Perhaps the highlight of Caronia’s career was her Coronation Cruise in May, 1953.  After the untimely death of her father King George VI, a young Princess Elizabeth was to become the first British queen since Victoria over 50 years before.  To her subjects, this was a great cause for celebration.  To commemorate the event, Cunard sent Caronia on a celebratory cruise which lasted 37 days and reached from Scandinavia to Africa and then back to England. As a Cunard promotional brochure described it, it was "a truly once-in-a-lifetime European holiday, arriving in England just in time for the pageantry of Coronation and the celebration of the Queen’s birthday, including preferred seats for the Coronation Procession." Like all her cruises, the Coronation Cruise of Caronia was priced so that only the affluent could afford it.  Suites for this special voyage were $12,000 in 1953 dollars.

 Sadly, despite her great success in the early years, the end came quickly for Caronia. Because of Cunard’s mounting cash problems in the late 1960s and the increasing competition in the cruise market, Caronia was put up for sale in 1967. Purchased by Greek shipping magnate Andrew Kostantinides, the ship was renamed Columbia and then Caribia. Hastily refitted, the old Caronia was sent on a couple disastrous cruises out of New York. Following this, the ship sat at her pier for five years. The situation was grim. In a bit of black humor, the city of New York eventually gave the ship a parking ticket.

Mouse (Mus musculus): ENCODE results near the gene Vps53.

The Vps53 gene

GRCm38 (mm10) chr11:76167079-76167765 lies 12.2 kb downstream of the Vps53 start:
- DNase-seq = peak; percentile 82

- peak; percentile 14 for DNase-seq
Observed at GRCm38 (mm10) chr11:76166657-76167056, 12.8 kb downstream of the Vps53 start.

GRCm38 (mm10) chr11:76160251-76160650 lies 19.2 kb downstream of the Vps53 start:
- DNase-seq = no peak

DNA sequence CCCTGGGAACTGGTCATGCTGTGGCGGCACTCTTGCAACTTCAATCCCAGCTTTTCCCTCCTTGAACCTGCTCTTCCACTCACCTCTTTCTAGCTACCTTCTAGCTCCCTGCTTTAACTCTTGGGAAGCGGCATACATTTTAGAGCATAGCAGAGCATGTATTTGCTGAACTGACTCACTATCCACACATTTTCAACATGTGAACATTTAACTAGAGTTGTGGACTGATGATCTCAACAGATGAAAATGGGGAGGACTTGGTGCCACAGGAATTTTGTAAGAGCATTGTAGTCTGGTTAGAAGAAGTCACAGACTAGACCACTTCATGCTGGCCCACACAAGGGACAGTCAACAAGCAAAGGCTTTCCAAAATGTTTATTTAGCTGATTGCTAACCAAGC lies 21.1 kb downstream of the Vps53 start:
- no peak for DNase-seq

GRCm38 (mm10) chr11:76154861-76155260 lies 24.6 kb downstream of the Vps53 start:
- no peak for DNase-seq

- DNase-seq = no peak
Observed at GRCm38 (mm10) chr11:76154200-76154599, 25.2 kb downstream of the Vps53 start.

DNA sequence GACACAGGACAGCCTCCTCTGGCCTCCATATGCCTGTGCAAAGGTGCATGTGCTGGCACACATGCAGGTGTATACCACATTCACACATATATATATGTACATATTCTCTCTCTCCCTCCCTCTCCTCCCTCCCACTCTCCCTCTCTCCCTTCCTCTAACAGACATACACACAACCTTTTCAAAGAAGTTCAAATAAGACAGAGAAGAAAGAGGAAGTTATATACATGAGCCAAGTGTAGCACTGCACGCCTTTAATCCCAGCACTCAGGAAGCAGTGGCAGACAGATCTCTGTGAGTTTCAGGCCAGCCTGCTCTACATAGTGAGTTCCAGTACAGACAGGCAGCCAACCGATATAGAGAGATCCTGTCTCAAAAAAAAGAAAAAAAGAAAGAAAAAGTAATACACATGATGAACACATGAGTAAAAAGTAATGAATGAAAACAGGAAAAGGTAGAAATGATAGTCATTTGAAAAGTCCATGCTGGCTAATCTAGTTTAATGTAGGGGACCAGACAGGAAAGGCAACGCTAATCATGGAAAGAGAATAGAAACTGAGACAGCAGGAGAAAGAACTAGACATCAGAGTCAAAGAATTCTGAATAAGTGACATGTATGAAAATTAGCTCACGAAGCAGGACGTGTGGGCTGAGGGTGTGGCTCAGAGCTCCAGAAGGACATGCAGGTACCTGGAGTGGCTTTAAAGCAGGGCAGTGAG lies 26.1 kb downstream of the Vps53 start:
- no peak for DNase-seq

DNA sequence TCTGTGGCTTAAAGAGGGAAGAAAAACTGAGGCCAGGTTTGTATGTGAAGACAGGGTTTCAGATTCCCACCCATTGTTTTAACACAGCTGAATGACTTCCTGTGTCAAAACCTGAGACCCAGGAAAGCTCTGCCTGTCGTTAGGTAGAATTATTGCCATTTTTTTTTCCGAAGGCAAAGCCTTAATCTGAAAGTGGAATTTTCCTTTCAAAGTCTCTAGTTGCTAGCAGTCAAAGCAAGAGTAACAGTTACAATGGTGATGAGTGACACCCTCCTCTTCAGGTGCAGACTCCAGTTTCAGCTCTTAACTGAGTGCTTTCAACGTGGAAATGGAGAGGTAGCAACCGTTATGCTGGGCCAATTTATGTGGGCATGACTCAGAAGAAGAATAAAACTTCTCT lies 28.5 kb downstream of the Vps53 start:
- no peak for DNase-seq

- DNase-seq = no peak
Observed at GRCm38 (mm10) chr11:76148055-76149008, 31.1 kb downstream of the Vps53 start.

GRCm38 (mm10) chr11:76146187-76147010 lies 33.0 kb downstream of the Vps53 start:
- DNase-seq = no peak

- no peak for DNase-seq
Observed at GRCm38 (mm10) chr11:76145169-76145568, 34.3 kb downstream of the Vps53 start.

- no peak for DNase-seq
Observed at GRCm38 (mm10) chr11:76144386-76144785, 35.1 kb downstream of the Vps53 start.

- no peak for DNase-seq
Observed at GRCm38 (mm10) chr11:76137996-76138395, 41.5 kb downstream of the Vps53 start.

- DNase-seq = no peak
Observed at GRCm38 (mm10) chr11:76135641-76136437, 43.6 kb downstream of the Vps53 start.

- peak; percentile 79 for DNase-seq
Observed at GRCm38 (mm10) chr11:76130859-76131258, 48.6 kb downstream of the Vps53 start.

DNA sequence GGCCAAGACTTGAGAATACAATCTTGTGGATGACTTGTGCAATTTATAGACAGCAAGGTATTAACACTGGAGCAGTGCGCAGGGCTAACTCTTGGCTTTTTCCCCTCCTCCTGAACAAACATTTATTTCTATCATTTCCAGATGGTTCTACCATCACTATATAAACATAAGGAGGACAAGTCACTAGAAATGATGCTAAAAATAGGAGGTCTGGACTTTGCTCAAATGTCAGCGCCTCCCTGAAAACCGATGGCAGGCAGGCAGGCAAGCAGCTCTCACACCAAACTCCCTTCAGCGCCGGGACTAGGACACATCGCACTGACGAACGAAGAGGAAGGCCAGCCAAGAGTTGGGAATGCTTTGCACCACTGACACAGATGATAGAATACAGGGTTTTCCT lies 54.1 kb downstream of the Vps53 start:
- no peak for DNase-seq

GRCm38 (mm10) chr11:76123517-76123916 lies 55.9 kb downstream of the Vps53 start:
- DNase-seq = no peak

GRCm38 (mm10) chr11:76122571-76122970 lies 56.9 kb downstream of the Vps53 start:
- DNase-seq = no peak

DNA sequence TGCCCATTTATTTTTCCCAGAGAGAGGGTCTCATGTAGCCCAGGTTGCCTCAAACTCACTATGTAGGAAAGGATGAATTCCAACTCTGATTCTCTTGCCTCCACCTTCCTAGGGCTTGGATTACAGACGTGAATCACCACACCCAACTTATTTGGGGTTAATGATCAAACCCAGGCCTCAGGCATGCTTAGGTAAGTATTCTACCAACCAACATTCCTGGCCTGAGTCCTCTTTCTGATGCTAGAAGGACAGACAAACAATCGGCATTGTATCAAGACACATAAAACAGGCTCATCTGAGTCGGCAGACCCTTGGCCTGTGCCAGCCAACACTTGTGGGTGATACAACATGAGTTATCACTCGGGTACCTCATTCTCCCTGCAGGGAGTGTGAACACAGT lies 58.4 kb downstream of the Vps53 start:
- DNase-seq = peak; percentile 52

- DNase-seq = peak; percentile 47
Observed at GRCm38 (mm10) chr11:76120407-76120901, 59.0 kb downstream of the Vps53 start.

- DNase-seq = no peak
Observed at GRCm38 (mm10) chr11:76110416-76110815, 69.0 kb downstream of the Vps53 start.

After an auction of her interior fittings, Caronia left New York in April, 1974, shepherded by an ocean-going tug.  Having been sold to a Taiwanese scrap firm, it was her final voyage.  The passage as far as the Hawaiian Islands was uneventful, but somewhere near Honolulu, a small leak developed.  It was thought to be negligible so the voyage continued. Trying to avoid a tropical storm, the tug lost control of Caronia just off the entrance to Guam’s harbor. The ship ran aground on the rocks near the breakwater, rapidly breaking into three pieces.  In just a few short months, she had been dismantled where she lay.  Thus, in an ocean she had cruised on many happy voyages, ended the life of one of Cunard’s greatest liners, the RMS Caronia.